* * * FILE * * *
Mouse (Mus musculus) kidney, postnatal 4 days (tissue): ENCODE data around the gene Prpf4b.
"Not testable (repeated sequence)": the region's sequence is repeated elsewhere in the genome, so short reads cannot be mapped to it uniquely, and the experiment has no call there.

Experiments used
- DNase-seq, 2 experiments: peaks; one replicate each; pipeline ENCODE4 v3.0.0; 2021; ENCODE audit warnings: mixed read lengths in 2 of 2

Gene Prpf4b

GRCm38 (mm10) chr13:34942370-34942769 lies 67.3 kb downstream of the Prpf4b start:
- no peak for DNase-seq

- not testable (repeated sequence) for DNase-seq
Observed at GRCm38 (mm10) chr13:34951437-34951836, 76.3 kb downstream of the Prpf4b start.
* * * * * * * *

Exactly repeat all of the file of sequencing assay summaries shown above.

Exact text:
Mouse (Mus musculus) kidney, postnatal 4 days (tissue): ENCODE data around the gene Prpf4b.
"Not testable (repeated sequence)": the region's sequence is repeated elsewhere in the genome, so short reads cannot be mapped to it uniquely, and the experiment has no call there.

Experiments used
- DNase-seq, 2 experiments: peaks; one replicate each; pipeline ENCODE4 v3.0.0; 2021; ENCODE audit warnings: mixed read lengths in 2 of 2

Gene Prpf4b

GRCm38 (mm10) chr13:34942370-34942769 lies 67.3 kb downstream of the Prpf4b start:
- no peak for DNase-seq

- not testable (repeated sequence) for DNase-seq
Observed at GRCm38 (mm10) chr13:34951437-34951836, 76.3 kb downstream of the Prpf4b start.